The Swinging ’60s
We asked Catherine Alenka, the expert seamstress behind Sewing the 60s with a great eye for fashion, for her thoughts on how 1960s fashion has influenced style today.
Who are your style icons of the ’60s?
My biggest inspirations and therefore icons are Mary Quant, Barbara Hulanicki (BIBA), Foale and Tuffin and Pattie Boyd.
The first three designed some of the most iconic looks of the decade, and through new ways of running their businesses, changed the retail face of Carnaby Street and probably London as well. Their focus was on enjoying the clothes you were wearing and shopping at their stores became an event in itself. Buying up the latest looks, while in the presence of TV personalities and musicians is something you would hardly see today, but it was all very normal and part of the experience then.
Pattie Boyd on the other hand, modelled for most of the top designers and of course did what all ’60s girls dreamed of, she married a Beatle (George) and then married Eric Clapton, a ’60s guitar god in his own right. Pattie had that sweet dolly look which lots of girls aspired to, and still do, whereas Twiggy had the mod look.
What makes ’60s style unlike any other?
From reading about the designers, musicians and models from the ’60s, I find they all seem to sum up the ’60s as being fun and freeing. No longer did you have to wear the same clothes as your mum or what the Paris couturiers deemed as le mode. You were free to choose your own style and explore that as far as your bank account would let you. Clothes became less restrictive and you could dance all night or go shopping and not feel like you were wrapped up in fabric which might otherwise stop you.
To me that all says fun and freedom!
How has ’60s fashion influenced the way we dress and think about fashion today?
The way we think about fashion has definitely been a main residual point from the ’60s. Fashion before the ’60s dictated what social class you were in, what job you did and what kind of person you were. As an example, normal 1950s ladies wouldn’t be caught dead in a skirt shorter than your knees because society would have deemed you as disrespectful. In the ’60s though the attitude towards how you dressed no longer determined how people judged you.
The skirt became shorter and shorter and was a mark of how fun or adventurous you were. Nowadays it is completely normal to see a miniskirt at work or out shopping. The whole attitude to using clothing as a tool to judge others changed in the ’60s.
There are a few dresses in the current M&Co collection, like the ponte shift dress, that have certain elements of the mid to late ’60s feel to them but I would have to choose the paisley cord shift dress!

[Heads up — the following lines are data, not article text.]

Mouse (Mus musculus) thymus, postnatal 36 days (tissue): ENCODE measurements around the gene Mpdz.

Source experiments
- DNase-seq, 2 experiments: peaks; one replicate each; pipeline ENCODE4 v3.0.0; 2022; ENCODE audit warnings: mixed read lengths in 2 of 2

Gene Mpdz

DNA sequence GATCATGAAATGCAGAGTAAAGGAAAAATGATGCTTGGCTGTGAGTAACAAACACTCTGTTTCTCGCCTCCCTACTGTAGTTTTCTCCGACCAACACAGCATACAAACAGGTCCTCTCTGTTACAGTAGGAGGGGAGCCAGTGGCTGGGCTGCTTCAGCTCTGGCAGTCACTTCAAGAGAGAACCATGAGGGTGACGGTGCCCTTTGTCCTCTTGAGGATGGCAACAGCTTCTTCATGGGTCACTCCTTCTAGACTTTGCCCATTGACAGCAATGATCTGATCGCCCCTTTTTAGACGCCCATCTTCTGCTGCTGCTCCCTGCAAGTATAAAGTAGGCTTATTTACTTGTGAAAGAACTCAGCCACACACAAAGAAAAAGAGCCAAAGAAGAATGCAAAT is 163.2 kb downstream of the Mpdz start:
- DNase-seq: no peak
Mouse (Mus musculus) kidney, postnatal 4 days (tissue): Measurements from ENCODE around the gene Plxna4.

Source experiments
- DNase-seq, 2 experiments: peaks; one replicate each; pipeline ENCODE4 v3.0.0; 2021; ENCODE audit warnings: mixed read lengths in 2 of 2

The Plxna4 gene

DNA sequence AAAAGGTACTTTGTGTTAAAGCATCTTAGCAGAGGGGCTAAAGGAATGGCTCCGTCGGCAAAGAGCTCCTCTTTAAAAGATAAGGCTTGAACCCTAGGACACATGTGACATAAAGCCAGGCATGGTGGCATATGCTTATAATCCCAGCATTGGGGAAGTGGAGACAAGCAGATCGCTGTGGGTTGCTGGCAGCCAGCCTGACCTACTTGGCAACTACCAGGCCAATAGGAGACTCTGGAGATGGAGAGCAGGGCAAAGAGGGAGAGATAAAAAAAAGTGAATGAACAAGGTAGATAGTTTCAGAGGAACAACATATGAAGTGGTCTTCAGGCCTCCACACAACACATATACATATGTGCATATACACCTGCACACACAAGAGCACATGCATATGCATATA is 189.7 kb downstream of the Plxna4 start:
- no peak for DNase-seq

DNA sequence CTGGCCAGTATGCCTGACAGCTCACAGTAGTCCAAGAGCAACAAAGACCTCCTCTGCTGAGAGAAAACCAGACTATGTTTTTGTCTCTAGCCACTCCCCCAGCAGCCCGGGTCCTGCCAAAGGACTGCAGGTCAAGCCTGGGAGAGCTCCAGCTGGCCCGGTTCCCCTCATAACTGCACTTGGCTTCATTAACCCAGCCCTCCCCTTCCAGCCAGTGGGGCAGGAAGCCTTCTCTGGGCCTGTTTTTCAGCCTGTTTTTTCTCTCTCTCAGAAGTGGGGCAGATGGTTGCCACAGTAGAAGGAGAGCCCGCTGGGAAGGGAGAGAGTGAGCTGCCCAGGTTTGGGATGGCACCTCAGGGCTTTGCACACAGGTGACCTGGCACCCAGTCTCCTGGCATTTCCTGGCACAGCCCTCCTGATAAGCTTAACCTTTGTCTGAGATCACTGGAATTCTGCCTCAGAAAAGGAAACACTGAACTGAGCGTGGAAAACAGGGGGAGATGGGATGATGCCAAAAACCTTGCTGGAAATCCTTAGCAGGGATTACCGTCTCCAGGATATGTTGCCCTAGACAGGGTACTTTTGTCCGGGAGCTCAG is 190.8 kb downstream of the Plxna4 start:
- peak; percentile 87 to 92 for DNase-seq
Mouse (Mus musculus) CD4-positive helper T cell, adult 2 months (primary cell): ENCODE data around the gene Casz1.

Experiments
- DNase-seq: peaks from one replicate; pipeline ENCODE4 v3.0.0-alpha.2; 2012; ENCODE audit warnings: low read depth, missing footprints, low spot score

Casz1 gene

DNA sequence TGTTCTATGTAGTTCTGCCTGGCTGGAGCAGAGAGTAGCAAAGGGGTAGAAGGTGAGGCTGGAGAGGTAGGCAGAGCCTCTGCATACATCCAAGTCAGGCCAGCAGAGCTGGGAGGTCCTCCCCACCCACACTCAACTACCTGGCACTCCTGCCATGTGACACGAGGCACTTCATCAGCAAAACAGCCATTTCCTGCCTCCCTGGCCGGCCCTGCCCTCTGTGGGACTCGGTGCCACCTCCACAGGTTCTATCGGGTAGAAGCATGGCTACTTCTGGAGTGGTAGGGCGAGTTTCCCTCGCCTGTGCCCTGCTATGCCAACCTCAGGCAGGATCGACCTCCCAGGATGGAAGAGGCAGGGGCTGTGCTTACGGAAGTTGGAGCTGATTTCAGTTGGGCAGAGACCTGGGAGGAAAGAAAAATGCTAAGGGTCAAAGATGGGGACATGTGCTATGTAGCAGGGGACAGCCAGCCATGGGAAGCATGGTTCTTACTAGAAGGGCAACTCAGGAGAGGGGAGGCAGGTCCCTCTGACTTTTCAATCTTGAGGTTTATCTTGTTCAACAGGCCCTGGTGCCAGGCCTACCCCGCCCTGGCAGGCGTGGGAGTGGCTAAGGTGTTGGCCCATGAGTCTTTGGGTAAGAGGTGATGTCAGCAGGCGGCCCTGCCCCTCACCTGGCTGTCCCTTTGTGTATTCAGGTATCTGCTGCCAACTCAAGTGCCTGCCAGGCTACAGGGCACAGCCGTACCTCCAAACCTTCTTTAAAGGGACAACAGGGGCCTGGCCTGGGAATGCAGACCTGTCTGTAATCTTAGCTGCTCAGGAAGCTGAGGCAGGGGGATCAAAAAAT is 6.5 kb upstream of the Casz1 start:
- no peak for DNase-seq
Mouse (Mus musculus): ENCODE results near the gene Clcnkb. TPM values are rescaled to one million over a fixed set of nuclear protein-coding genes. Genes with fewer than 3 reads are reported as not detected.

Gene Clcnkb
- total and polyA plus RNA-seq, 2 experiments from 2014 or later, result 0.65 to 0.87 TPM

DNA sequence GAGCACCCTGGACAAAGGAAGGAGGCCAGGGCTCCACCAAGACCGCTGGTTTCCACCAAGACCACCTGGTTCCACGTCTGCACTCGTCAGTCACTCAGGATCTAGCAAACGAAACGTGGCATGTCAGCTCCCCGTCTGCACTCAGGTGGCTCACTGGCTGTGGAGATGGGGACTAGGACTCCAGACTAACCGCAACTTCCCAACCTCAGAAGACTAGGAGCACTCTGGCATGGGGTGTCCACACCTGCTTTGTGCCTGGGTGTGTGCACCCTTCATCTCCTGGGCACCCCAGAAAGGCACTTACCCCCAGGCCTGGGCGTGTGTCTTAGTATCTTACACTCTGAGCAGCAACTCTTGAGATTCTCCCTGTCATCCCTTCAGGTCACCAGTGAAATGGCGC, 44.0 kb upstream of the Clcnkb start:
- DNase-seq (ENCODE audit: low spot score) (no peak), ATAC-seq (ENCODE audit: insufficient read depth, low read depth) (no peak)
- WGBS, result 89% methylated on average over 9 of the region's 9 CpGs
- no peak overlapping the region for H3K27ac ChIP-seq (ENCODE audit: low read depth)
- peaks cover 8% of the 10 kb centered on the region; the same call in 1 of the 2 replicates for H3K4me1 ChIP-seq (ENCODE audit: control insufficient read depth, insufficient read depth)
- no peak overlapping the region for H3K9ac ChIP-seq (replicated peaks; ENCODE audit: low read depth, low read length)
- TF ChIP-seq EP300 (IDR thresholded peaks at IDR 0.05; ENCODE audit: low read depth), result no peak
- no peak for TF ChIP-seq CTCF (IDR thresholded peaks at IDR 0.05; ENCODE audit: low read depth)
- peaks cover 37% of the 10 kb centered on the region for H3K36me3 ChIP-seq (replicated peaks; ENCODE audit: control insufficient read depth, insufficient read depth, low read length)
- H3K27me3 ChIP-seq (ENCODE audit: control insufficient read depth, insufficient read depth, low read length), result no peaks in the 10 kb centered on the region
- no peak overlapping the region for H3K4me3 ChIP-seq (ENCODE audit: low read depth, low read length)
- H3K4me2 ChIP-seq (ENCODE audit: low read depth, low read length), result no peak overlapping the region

Paisley was a big deal back then so this one is an easy to link back to the ’60s. I would wear this in a few ways – for work you could pair it with a long sleeved turtleneck to wear underneath, a pair of black opaque tights and patent leather 1-inch block heels. And then after work you can shed the top and change the tights for something outrageously colourful like purple or green, and go dance the night away!
We also interviewed Lena Weber, founder of beautiful blog, Style High Club. She gave us a great insight into the influential culture of the ’60s.
Which styles of dress best symbolise the ’60s?
The decade is probably most famous for its mini dresses. Mary Quant in London and Courrèges in Paris were the first to make the above-knee cut fashionable. You could buy these dollybird dresses in a wealth of colours, prints and fabrics. Even paper versions – such as one with a portrait of Bob Dylan printed on it – became hugely popular.
Towards the late ’60s, Victorian and art deco clothing became a big influence on boutiques like Biba, and maxi dresses were a key look. Influenced by the psychedelic and hippie movements, the decade took inspiration from around the world, making styles such as Indian kaftans very popular.
Who are your biggest ’60s icons?
My biggest ’60s style icon is singer Marianne Faithfull – her style was edgy but never contrived. She always looked amazing in that ‘thrown-together’ kind of way, whether she wore casual jeans and a man’s shirt, an Indian top or a suit complete with tie. At a time when women looked quite artificial with false eyelashes, precision cuts and heavy make-up, her own style was bare-faced and natural. Marianne was one of the first to wear a look we now think of as ‘rock chick’.
Do any current celebrities successfully emulate these styles?
Today, musician and model Charlotte Kemp Muhl and actress Josephine de la Baume both have a bohemian style reminiscent of Faithfull.